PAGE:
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The Lymond Chronicles
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Kass



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PostPosted: Sun Jul 01, 2007 1:56 pm    Post subject: Reply with quote

Can I ask a question? Why is he called Lymond when it's made very clear in the first book that he no longer holds the property of Lymond? Why isn't he just called by his actual name?
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Tracy Grant



Joined: 19 Apr 2007
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PostPosted: Sun Jul 01, 2007 3:02 pm    Post subject: Reply with quote

Kass wrote:
Can I ask a question? Why is he called Lymond when it's made very clear in the first book that he no longer holds the property of Lymond? Why isn't he just called by his actual name?


There's a point made in the books that he tends to hold himself aloof and therefore using his given name is a sign of an intimacy few people share with him (so that few dare use it). Dunnett does some fascinating things with how people address him in the books. He's "Lymond" to most people, "Mr. Crawford" to some (such as the young Philippa), other titles he acquires over the course oft he series to other people. When someone calls him "Francis" (or when he signs himself "Francis" in a letter, as he does a couple of times), it's a sign of particular intimacy/vulnerability.

Cheers,
Tracy
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Jo Beverley



Joined: 20 Apr 2007
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PostPosted: Sun Jul 01, 2007 9:39 pm    Post subject: Reply with quote

Tracy Grant wrote:
My friend and fellow writer Penny Williamson read the books when all had been published except "Checkmate". She says the wait was indeed interminable. I agree, "Ringed Castle" leaves the possiblities for the ending very much up in the air.

Cheers,
Tracy
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Me, too. That was forever, especially as the real romance had just got underway.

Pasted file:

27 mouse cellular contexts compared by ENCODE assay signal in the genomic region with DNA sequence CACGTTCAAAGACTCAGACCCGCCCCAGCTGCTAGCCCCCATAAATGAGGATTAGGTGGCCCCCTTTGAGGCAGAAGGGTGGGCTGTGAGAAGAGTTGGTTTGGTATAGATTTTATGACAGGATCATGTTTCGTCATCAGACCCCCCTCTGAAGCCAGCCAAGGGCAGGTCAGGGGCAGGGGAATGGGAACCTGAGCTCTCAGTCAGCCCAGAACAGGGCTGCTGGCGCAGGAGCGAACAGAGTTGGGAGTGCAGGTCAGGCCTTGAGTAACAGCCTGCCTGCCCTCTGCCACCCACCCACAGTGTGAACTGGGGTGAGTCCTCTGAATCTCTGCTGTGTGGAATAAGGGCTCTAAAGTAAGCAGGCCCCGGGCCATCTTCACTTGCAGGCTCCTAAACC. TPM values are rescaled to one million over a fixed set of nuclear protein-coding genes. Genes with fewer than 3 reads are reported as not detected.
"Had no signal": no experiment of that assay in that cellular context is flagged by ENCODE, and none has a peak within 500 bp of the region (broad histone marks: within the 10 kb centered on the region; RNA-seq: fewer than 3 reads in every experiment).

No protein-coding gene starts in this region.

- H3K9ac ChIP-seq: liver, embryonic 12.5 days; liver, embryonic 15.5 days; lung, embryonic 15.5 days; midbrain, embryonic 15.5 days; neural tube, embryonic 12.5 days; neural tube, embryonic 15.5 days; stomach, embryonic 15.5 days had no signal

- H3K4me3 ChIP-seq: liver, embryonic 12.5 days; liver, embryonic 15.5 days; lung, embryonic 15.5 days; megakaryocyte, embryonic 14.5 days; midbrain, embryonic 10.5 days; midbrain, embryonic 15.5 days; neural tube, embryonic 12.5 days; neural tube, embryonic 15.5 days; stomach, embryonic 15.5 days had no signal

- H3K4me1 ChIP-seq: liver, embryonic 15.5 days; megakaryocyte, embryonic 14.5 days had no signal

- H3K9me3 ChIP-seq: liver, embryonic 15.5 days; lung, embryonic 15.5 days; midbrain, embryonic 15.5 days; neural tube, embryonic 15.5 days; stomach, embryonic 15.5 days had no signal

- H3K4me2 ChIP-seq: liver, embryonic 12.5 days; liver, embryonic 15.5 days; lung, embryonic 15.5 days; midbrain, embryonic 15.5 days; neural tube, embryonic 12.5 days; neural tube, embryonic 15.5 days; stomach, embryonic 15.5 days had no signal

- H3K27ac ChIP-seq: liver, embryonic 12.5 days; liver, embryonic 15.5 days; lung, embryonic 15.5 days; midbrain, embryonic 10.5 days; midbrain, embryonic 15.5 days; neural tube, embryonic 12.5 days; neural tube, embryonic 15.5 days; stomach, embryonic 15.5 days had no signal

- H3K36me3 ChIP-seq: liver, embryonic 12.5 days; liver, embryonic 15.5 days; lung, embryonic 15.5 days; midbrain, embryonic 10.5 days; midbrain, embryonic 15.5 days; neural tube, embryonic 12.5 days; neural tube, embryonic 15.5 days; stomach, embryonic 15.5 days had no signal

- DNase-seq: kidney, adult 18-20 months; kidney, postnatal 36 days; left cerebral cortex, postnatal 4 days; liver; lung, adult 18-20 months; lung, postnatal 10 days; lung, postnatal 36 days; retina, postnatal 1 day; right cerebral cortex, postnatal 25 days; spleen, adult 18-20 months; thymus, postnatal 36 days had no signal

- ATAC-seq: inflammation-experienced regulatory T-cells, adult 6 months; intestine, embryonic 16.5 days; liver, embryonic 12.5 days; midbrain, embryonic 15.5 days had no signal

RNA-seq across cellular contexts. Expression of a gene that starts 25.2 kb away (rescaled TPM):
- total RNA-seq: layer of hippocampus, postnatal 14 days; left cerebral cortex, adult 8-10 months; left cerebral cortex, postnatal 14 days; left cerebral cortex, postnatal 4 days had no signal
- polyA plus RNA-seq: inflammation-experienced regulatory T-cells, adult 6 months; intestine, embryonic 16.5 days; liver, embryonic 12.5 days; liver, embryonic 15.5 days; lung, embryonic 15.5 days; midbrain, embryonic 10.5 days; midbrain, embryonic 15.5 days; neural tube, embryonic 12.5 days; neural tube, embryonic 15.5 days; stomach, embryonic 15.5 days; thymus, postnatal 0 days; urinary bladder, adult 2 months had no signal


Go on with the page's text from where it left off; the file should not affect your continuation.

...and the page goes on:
I much prefer the Lymond books to the Niccolo ones. I like my romance rich and over the top.

Jo :)
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Linda in sw va



Joined: 27 Mar 2007
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PostPosted: Mon Jul 02, 2007 9:06 am    Post subject: Reply with quote

anu wrote:
Jennifer,

I think mentioning the role of P is spoiler territory, not mentioning her at all, but that SPOILER she's the heroine. We don't get a sense of that until later books.

Just my opinion.[/code]


I agree that it's spoiler territory. I never knew who would be Lymond's heroine until DD revealed it and I was a wonderful surprise. I think it's meant to be a surprise.

I actually think AAR is doing a disservice with their review of the books, as the reviewer mentions her by name, therefore ruining any surprise. If you want to be spoiled, that's one thing. You can request a spoiler heads up. But I don't think it should be mentioned openly in the review, the surprise of who becomes his heroine is/was an integral part of the story.

IMHO of course! :)

Linda
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Gail K.



Joined: 19 May 2007
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PostPosted: Mon Jul 02, 2007 9:12 am    Post subject: Reply with quote

Linda in sw va wrote:
anu wrote:
Jennifer,

I think mentioning the role of P is spoiler territory, not mentioning her at all, but that SPOILER she's the heroine. We don't get a sense of that until later books.

Just my opinion.[/code]


I agree that it's spoiler territory. I never knew who would be Lymond's heroine until DD revealed it and I was a wonderful surprise. I think it's meant to be a surprise.

I actually think AAR is doing a disservice with their review of the books, as the reviewer mentions her by name, therefore ruining any surprise. If you want to be spoiled, that's one thing. You can request a spoiler heads up. But I don't think it should be mentioned openly in the review, the surprise of who becomes his heroine is/was an integral part of the story.

IMHO of course! :)

Linda


I agree it's spoiler territory, too, but you know what? Knowing about the heroine spurred me on to finish the series. After the first book, I kept thinking to myself wow, Philippa sure is a hate-filled child...how the heck is Dunnett going to pull this off?

-Gail
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Kass



Joined: 23 Mar 2007
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PostPosted: Wed Jul 04, 2007 1:06 pm    Post subject: Reply with quote

Tracy Grant wrote:
There's a point made in the books that he tends to hold himself aloof and therefore using his given name is a sign of an intimacy few people share with him (so that few dare use it). Dunnett does some fascinating things with how people address him in the books. He's "Lymond" to most people, "Mr. Crawford" to some (such as the young Philippa), other titles he acquires over the course oft he series to other people. When someone calls him "Francis" (or when he signs himself "Francis" in a letter, as he does a couple of times), it's a sign of particular intimacy/vulnerability.

Cheers,
Tracy
http://www.tracygrant.org